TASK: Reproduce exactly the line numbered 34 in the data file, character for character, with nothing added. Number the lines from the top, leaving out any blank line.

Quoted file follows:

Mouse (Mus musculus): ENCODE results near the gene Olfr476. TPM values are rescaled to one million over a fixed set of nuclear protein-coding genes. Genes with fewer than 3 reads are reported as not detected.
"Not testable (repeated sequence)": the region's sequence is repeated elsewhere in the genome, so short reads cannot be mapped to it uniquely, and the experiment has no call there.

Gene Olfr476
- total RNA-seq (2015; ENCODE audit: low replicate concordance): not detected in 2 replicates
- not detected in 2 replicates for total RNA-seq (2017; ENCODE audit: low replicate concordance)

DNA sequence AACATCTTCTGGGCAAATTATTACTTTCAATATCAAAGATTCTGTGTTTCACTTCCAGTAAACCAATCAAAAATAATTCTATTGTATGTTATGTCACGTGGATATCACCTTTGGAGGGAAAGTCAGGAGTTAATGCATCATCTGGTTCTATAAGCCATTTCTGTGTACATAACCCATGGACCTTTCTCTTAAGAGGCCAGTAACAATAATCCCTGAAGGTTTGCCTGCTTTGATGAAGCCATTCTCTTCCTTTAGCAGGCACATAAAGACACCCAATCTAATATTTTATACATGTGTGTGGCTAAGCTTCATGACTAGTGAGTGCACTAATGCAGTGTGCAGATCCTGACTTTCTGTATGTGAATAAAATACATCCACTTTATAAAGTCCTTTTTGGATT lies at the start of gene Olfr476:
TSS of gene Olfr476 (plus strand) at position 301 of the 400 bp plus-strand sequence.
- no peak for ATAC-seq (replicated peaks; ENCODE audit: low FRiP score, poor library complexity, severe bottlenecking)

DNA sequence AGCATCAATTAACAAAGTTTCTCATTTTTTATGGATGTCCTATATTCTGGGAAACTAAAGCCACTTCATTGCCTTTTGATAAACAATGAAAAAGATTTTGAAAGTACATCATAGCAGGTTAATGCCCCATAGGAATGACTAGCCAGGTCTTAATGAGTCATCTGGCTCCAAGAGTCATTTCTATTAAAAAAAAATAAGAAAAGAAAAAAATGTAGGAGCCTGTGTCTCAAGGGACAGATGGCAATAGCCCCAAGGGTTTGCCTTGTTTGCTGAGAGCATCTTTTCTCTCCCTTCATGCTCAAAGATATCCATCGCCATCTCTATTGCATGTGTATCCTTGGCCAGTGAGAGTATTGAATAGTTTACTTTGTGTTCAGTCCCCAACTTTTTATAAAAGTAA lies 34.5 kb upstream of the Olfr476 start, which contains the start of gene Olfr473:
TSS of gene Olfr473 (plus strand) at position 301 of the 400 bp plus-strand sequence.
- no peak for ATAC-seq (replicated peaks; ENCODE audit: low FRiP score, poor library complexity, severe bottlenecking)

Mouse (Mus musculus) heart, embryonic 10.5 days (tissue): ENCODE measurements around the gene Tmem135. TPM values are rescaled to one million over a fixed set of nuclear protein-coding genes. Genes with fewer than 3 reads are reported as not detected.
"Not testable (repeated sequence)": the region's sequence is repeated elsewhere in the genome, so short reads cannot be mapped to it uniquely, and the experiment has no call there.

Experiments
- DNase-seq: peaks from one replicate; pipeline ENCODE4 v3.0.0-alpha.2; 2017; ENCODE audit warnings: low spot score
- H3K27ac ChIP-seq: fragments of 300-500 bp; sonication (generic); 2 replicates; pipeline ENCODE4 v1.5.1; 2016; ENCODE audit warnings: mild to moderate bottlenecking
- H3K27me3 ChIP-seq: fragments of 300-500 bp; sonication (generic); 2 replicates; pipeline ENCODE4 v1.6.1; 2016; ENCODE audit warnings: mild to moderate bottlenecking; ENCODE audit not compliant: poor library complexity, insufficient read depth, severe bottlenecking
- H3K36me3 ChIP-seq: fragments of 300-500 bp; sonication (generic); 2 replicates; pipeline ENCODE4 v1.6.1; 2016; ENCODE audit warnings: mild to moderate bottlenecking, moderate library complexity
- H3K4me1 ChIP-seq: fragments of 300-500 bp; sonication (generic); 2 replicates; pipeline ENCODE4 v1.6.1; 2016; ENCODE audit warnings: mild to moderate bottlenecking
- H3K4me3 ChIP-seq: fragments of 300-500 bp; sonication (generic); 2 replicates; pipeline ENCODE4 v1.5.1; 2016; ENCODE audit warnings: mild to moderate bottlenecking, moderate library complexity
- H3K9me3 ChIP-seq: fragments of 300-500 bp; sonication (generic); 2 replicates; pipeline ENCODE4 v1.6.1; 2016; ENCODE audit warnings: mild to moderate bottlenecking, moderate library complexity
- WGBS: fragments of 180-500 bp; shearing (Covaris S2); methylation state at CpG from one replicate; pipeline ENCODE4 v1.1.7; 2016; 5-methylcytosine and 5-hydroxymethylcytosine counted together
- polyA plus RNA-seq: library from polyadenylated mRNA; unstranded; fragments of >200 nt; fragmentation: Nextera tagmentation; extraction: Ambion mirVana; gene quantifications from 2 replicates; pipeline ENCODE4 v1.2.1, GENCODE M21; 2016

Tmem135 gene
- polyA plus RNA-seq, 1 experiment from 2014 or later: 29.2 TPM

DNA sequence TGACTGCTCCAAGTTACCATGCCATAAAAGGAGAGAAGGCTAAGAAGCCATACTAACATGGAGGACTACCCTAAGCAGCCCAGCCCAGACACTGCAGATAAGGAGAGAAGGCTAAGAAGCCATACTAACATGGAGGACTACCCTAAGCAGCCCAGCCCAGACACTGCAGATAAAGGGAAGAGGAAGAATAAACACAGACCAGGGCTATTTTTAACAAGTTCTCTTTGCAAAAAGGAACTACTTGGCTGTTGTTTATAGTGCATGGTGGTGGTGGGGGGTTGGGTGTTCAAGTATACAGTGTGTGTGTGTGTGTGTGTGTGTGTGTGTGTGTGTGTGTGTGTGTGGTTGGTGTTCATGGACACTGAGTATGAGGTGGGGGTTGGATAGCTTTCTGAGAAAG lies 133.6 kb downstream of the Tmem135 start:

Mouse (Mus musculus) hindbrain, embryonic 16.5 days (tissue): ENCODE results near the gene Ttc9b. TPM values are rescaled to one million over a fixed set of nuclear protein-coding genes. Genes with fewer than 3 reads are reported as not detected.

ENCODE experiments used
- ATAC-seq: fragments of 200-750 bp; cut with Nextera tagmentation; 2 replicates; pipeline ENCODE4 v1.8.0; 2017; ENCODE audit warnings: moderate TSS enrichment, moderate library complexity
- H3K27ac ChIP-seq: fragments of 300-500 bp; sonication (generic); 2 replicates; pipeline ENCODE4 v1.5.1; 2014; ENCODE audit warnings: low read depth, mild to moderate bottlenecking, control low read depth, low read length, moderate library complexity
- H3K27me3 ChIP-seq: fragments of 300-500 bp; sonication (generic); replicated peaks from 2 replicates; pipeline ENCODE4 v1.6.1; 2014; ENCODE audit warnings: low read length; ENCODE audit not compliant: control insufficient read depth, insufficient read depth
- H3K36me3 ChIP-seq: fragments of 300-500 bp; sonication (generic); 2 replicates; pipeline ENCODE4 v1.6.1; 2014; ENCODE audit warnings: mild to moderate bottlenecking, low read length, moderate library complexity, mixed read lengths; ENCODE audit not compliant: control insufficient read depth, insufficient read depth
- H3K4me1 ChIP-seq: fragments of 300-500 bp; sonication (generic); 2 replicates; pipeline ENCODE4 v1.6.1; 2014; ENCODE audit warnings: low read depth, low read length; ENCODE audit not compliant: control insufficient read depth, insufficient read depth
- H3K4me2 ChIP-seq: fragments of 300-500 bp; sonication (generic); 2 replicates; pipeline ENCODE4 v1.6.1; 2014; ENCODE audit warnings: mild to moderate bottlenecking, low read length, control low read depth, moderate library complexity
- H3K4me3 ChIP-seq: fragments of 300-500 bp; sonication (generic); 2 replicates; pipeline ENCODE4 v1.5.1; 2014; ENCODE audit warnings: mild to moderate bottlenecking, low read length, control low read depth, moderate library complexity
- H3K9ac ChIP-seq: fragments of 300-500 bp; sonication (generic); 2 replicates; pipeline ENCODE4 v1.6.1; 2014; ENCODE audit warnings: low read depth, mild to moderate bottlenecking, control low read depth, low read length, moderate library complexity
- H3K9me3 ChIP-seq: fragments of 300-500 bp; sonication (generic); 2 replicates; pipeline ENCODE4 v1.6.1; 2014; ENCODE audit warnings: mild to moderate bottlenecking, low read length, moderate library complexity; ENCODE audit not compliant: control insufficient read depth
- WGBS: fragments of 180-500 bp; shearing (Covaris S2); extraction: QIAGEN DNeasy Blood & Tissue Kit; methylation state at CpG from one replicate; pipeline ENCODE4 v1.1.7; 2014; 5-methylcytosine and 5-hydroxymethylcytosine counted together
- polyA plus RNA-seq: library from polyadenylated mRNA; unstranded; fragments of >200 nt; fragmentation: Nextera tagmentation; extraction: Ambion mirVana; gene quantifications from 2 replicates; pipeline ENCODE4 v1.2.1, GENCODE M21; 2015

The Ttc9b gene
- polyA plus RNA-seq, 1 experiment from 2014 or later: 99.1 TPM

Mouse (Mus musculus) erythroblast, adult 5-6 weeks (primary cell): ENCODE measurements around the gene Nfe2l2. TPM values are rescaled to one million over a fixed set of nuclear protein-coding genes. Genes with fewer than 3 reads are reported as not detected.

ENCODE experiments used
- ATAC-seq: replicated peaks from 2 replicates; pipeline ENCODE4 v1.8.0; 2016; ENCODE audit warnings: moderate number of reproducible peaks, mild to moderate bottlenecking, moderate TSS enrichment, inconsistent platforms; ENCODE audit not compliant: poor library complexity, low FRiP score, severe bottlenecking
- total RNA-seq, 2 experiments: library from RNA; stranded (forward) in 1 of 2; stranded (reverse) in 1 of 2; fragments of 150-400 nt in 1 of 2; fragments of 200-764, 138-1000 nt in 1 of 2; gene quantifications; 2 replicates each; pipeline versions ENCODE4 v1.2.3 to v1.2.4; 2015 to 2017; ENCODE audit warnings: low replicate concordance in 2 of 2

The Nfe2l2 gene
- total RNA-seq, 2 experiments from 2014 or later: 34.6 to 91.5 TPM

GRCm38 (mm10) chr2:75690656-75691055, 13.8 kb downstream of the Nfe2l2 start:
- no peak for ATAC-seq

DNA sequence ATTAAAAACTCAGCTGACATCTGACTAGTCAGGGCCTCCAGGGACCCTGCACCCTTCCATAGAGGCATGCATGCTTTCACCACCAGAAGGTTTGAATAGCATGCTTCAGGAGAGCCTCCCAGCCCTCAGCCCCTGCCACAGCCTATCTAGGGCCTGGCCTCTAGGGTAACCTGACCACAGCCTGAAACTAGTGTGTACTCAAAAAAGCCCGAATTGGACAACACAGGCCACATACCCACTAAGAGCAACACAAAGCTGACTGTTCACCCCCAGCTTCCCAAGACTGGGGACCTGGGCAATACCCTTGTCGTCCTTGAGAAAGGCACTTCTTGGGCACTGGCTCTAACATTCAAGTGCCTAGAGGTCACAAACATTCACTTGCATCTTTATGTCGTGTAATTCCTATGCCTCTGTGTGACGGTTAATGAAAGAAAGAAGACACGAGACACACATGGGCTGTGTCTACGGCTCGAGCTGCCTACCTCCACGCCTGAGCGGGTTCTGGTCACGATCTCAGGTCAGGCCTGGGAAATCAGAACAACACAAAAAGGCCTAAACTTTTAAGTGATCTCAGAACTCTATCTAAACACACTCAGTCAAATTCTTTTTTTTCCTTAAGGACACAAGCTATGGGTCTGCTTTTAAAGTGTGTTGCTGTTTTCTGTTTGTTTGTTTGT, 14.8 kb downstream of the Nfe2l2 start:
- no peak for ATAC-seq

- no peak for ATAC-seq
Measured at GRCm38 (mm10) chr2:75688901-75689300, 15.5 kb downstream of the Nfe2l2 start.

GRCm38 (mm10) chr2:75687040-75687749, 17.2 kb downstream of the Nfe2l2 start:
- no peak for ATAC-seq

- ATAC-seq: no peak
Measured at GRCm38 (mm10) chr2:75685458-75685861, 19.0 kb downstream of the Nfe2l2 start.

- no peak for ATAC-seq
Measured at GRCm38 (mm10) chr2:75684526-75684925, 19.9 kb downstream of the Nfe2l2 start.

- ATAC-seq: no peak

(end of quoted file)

- H3K4me2 ChIP-seq: fragments of 300-500 bp; sonication (generic); 2 replicates; pipeline ENCODE4 v1.6.1; 2014; ENCODE audit warnings: mild to moderate bottlenecking, low read length, control low read depth, moderate library complexity